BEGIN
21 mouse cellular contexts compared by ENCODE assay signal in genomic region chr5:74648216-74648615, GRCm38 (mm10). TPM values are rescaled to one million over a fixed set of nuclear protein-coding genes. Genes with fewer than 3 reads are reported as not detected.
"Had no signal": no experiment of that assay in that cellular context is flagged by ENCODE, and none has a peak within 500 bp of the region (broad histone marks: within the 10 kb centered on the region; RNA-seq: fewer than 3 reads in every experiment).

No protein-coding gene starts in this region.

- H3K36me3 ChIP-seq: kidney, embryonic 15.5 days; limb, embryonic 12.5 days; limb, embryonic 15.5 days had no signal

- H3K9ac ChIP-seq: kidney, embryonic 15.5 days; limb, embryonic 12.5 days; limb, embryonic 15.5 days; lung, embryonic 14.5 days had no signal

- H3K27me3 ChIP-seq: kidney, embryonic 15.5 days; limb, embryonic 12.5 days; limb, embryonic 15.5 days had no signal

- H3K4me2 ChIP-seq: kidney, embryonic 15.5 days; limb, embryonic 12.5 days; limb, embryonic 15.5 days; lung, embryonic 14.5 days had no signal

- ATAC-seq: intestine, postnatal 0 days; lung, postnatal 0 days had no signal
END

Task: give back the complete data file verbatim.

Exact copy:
21 mouse cellular contexts compared by ENCODE assay signal in genomic region chr5:74648216-74648615, GRCm38 (mm10). TPM values are rescaled to one million over a fixed set of nuclear protein-coding genes. Genes with fewer than 3 reads are reported as not detected.
"Had no signal": no experiment of that assay in that cellular context is flagged by ENCODE, and none has a peak within 500 bp of the region (broad histone marks: within the 10 kb centered on the region; RNA-seq: fewer than 3 reads in every experiment).

No protein-coding gene starts in this region.

- H3K36me3 ChIP-seq: kidney, embryonic 15.5 days; limb, embryonic 12.5 days; limb, embryonic 15.5 days had no signal

- H3K9ac ChIP-seq: kidney, embryonic 15.5 days; limb, embryonic 12.5 days; limb, embryonic 15.5 days; lung, embryonic 14.5 days had no signal

- H3K27me3 ChIP-seq: kidney, embryonic 15.5 days; limb, embryonic 12.5 days; limb, embryonic 15.5 days had no signal

- H3K4me2 ChIP-seq: kidney, embryonic 15.5 days; limb, embryonic 12.5 days; limb, embryonic 15.5 days; lung, embryonic 14.5 days had no signal

- ATAC-seq: intestine, postnatal 0 days; lung, postnatal 0 days had no signal